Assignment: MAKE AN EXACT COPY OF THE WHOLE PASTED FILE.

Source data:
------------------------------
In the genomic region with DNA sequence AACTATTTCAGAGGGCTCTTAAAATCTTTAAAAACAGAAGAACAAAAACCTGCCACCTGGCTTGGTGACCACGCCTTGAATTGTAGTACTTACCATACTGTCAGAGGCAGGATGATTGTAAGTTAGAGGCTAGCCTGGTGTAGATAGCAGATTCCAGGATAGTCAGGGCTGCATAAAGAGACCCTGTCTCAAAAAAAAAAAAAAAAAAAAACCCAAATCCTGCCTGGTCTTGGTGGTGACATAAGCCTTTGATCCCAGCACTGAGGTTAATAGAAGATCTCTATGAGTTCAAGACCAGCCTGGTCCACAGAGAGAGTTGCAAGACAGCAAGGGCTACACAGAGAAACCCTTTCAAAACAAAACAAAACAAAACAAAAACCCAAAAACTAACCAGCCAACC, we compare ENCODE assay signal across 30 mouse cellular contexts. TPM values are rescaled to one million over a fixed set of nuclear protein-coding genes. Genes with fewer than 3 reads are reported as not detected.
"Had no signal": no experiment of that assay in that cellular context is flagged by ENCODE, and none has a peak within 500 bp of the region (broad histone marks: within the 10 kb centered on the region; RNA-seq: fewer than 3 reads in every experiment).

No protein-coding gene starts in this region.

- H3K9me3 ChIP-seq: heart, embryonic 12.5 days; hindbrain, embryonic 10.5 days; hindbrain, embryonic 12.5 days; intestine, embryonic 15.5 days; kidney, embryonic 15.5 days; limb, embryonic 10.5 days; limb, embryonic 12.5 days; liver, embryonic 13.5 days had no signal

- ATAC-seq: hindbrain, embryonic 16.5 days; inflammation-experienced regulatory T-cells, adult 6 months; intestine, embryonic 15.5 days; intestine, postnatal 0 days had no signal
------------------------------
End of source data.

In the genomic region with DNA sequence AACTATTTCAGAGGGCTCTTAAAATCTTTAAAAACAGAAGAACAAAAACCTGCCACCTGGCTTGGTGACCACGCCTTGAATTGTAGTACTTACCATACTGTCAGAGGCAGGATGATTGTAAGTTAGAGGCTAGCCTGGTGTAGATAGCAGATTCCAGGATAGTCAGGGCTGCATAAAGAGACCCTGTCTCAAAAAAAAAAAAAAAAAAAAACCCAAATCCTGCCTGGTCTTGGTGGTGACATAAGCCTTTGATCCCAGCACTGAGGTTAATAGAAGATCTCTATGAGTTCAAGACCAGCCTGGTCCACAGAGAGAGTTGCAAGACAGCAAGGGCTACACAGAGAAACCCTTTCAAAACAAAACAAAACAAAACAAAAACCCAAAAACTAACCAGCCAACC, we compare ENCODE assay signal across 30 mouse cellular contexts. TPM values are rescaled to one million over a fixed set of nuclear protein-coding genes. Genes with fewer than 3 reads are reported as not detected.
"Had no signal": no experiment of that assay in that cellular context is flagged by ENCODE, and none has a peak within 500 bp of the region (broad histone marks: within the 10 kb centered on the region; RNA-seq: fewer than 3 reads in every experiment).

No protein-coding gene starts in this region.

- H3K9me3 ChIP-seq: heart, embryonic 12.5 days; hindbrain, embryonic 10.5 days; hindbrain, embryonic 12.5 days; intestine, embryonic 15.5 days; kidney, embryonic 15.5 days; limb, embryonic 10.5 days; limb, embryonic 12.5 days; liver, embryonic 13.5 days had no signal

- ATAC-seq: hindbrain, embryonic 16.5 days; inflammation-experienced regulatory T-cells, adult 6 months; intestine, embryonic 15.5 days; intestine, postnatal 0 days had no signal